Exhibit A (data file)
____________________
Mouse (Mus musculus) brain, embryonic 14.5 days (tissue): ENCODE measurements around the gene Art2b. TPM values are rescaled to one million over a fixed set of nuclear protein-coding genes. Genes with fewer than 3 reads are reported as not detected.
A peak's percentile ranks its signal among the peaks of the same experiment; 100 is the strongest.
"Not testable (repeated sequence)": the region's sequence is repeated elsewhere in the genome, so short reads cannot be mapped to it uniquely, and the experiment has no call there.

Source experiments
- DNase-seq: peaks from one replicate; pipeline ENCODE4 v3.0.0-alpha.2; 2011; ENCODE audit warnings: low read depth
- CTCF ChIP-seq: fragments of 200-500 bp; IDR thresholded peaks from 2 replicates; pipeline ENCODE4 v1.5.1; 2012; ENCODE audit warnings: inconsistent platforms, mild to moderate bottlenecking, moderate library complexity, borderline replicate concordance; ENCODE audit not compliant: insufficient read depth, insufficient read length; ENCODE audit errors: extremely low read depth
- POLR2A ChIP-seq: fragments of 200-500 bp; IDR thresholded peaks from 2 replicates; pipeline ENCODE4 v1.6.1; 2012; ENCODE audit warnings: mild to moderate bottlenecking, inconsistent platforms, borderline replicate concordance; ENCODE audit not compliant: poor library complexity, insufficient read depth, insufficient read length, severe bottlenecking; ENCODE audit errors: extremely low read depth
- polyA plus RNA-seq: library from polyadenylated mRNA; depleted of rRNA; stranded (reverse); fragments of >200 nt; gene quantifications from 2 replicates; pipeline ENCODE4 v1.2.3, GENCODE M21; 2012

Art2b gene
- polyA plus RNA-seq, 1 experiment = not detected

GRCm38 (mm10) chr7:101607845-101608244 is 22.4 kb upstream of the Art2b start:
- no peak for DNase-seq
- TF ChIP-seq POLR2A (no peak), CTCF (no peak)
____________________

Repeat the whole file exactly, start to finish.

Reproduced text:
Mouse (Mus musculus) brain, embryonic 14.5 days (tissue): ENCODE measurements around the gene Art2b. TPM values are rescaled to one million over a fixed set of nuclear protein-coding genes. Genes with fewer than 3 reads are reported as not detected.
A peak's percentile ranks its signal among the peaks of the same experiment; 100 is the strongest.
"Not testable (repeated sequence)": the region's sequence is repeated elsewhere in the genome, so short reads cannot be mapped to it uniquely, and the experiment has no call there.

Source experiments
- DNase-seq: peaks from one replicate; pipeline ENCODE4 v3.0.0-alpha.2; 2011; ENCODE audit warnings: low read depth
- CTCF ChIP-seq: fragments of 200-500 bp; IDR thresholded peaks from 2 replicates; pipeline ENCODE4 v1.5.1; 2012; ENCODE audit warnings: inconsistent platforms, mild to moderate bottlenecking, moderate library complexity, borderline replicate concordance; ENCODE audit not compliant: insufficient read depth, insufficient read length; ENCODE audit errors: extremely low read depth
- POLR2A ChIP-seq: fragments of 200-500 bp; IDR thresholded peaks from 2 replicates; pipeline ENCODE4 v1.6.1; 2012; ENCODE audit warnings: mild to moderate bottlenecking, inconsistent platforms, borderline replicate concordance; ENCODE audit not compliant: poor library complexity, insufficient read depth, insufficient read length, severe bottlenecking; ENCODE audit errors: extremely low read depth
- polyA plus RNA-seq: library from polyadenylated mRNA; depleted of rRNA; stranded (reverse); fragments of >200 nt; gene quantifications from 2 replicates; pipeline ENCODE4 v1.2.3, GENCODE M21; 2012

Art2b gene
- polyA plus RNA-seq, 1 experiment = not detected

GRCm38 (mm10) chr7:101607845-101608244 is 22.4 kb upstream of the Art2b start:
- no peak for DNase-seq
- TF ChIP-seq POLR2A (no peak), CTCF (no peak)